I love the real adventure feeling of From Far Away. By this I don’t mean the various monsters the characters encounter, or the strange beasts, or the political scheming (yes, there’s a bit of that here, as well), or Izark’s supernatural powers. More, I mean the assembly of a hodge-podge group of friends who are traveling together in pursuit of a big, epic goal. In volume three, Izark leaves Noriko in the care of Gaya, someone he befriended two years ago and trusts. It’s revealed later in a bonus story that she was the one who taught Izark to use a sword, and I absolutely LOVE that a plump, unattractive, middle-aged woman gets to be such an unabashed heroic badass. Later, Noriko meets Agol and Geena, a former mercenary and his seven-year-old daughter, whilst Izark initially fights against and later recruits Barago, a hard-faced warrior who soon grows ashamed of his service to a corrupt lord and decides to make amends by aiding Izark.
There are some other supporting characters, too, but these are the ones who particularly stand out for me. In fact, I totally ship Gaya and Barago—Baragaya!—and was kinda dismayed to see on an age chart that he is supposed to be 25 (he looks 45!) and she’s 53. Still, I’m sure that those crazy kids can make it work!
Anyway, by this point in the story, Noriko and Izark have been outed and have distanced themselves from their friends in order to not bring harm upon them. But it’s not like their friends are now lost and aimless—they’re going to be working to find a lot of honorable leaders that have been ousted by corrupt ones in hopes of eventual overthrow.
I’ve got more to say about Noriko and Izark’s relationship, too, but perhaps I should pause here, as this was possibly sufficient gushing.
MELINDA: From Far Away is still my favorite as well, and I think what I particularly love about it (besides the things you already mentioned) is that we aren’t left long in that Twilight-esque “I love you but I can’t be with you” place. Though both Izark and Noriko must individually confront the ramifications of their relationship and they struggle with that in their own ways, they ultimately decide that they are better off together than apart, even if it creates a greater danger in their lives and in the world as a whole. Yes, Izark goes through a phase where he’s deliberately standoffish with Noriko (somehow this is always the way), but he gets over it faster than I’ve become accustomed to in the treacherous waters of YA fiction.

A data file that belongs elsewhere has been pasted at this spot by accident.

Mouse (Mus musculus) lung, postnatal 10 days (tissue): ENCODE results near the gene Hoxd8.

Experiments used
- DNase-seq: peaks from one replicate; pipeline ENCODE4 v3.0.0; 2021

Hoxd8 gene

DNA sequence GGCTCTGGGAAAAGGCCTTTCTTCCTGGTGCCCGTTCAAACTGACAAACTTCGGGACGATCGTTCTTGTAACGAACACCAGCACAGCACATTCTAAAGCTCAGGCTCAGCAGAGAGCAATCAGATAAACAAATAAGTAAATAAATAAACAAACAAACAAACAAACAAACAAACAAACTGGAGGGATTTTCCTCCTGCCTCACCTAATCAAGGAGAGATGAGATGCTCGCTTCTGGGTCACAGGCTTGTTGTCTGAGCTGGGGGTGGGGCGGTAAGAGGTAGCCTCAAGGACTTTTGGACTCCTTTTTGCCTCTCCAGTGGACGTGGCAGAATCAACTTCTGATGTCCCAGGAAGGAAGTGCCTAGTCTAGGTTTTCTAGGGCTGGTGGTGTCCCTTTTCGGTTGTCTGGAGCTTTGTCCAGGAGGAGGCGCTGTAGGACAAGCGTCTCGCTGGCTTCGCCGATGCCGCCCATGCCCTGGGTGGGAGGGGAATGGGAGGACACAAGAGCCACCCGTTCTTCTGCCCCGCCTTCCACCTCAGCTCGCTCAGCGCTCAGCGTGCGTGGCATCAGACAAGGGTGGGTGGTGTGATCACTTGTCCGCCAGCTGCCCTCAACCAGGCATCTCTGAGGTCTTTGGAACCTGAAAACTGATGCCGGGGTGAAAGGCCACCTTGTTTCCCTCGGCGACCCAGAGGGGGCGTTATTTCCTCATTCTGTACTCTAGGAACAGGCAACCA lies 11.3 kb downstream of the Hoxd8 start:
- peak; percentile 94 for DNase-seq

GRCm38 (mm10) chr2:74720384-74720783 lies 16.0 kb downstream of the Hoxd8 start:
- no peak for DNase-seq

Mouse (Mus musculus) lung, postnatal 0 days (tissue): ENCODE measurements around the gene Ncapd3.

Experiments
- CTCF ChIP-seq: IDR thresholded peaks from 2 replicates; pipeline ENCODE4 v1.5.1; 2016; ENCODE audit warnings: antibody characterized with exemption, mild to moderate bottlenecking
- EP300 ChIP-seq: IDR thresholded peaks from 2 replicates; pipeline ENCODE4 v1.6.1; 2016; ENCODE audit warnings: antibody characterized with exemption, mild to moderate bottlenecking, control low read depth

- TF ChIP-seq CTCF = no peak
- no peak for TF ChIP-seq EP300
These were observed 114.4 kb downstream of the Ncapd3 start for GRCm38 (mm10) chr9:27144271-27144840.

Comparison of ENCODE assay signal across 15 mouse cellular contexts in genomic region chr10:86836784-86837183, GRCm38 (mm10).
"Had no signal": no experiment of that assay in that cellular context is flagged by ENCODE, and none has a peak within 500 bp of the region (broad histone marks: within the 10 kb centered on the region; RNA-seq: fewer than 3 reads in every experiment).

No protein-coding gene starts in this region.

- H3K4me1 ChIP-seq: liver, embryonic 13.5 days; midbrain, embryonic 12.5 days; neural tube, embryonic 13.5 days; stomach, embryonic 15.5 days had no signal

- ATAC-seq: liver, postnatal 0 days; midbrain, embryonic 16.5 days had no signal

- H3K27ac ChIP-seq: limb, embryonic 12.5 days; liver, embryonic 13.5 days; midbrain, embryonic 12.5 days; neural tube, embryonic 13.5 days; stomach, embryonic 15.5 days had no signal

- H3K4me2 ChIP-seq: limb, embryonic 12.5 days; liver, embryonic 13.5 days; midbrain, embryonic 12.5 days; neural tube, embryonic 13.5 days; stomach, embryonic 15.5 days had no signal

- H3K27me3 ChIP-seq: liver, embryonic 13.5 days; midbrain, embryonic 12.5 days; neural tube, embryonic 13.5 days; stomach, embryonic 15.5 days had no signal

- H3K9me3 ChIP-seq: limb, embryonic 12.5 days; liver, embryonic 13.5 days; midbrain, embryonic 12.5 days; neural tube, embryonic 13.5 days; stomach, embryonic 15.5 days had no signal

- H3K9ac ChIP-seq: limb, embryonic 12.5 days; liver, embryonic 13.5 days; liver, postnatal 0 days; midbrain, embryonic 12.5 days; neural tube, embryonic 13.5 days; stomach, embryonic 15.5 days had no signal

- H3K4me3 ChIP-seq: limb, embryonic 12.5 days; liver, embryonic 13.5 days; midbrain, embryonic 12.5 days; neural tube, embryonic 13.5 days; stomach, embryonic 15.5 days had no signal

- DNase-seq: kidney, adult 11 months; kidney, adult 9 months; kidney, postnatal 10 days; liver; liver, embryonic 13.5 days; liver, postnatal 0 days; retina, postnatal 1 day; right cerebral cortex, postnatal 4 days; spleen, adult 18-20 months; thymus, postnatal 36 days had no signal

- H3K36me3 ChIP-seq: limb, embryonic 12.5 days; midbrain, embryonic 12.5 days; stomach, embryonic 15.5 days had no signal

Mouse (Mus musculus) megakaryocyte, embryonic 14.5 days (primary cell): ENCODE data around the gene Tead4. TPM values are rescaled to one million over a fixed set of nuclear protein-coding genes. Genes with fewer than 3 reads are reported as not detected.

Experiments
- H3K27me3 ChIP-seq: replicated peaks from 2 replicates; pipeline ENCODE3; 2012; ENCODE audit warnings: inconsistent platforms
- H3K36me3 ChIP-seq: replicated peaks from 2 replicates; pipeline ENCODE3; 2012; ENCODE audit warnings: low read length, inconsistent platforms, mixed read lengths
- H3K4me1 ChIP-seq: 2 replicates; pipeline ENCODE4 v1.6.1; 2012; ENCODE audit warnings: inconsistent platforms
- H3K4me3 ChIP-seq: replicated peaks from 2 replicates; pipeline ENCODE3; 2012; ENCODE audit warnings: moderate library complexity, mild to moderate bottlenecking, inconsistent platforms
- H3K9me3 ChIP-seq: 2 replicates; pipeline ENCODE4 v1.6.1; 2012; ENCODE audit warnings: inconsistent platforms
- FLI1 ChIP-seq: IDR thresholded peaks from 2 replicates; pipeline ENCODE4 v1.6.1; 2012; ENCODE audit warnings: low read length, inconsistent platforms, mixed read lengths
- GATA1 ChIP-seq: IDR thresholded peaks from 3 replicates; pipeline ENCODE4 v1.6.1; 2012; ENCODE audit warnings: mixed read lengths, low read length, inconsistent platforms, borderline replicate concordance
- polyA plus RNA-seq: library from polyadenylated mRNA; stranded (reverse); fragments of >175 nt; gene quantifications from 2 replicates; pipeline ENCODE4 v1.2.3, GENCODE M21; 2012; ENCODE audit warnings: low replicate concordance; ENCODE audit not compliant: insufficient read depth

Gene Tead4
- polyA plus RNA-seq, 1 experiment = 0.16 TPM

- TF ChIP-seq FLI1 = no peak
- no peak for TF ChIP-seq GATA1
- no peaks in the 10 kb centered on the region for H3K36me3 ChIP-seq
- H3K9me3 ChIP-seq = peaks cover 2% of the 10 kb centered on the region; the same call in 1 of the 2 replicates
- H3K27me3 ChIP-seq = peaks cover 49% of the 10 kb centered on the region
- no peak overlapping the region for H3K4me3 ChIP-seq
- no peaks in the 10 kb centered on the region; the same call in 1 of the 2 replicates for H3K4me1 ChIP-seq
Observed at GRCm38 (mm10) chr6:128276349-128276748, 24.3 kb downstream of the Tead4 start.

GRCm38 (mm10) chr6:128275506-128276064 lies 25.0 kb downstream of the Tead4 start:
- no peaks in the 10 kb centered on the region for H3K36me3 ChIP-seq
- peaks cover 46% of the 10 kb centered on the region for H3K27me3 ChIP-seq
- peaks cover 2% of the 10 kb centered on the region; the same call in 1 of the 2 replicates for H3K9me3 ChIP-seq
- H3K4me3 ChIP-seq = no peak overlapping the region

MICHELLE: Another thing that I really love is our degree of access to Izark’s thoughts. He may have great physical prowess, but we get to see that he’s awkward and anxious, and regards himself as not being strong at all in terms of controlling his emotions. I’m sure I can’t be the only one reminded of Kyo and Tohru here, also. The first time Noriko sees the transformed Izark, she’s not concerned with how he looks, but only sorry that she saw something he didn’t want her to see and worried that he’s going to go away again. It eventually becomes clear that harm befalling her has the capacity to awaken the Sky Demon, but, more than that, she’s the person who can heal his emotional wounds and bring him back to himself.
MELINDA: I had, indeed, thought of Kyo and Tohru, and thankfully that’s not a bad thing at all! This moment is expertly written, as well. Though Noriko’s reaction could so easily have played out as an unbelievable mix of selflessness and obliviousness, it truly reads like love, plain and simple. And it makes her role as The Awakening feel all the more important and grounded in emotional truth.
MICHELLE: Definitely. And there’s been such lovely buildup to that moment from Izark’s side—”Am I afraid of the day when The Awakening turns me into a real monster? Or do I fear the day when Noriko will see me as a monster and leave me?”—that the significance of what her acceptance means to him is just about palpable. It is no lie that I have geekbumps right now as I type this.
I love how he begins to change once he accepts her love, and I love their sense of partnership in this. This does bring up a comparison with Red River, where the threats are generally coming from one source (the queen) and which the audience doesn’t really believe will succeed in killing either of the two leads. In From Far Away, danger is everywhere, and it seems a lot more conceivable (though still probably unlikely) that one of the leads could be forced to do something awful because of who they are.
MELINDA: I am in agreement on all points! I really can’t wait to continue with this series (and Red River, too). And I’m sure we’ll take a look at more of these digital re-releases in later columns as well!
MICHELLE: I am on a personal mission to get you to read Kaze Hikaru, so yes, I’d say we will!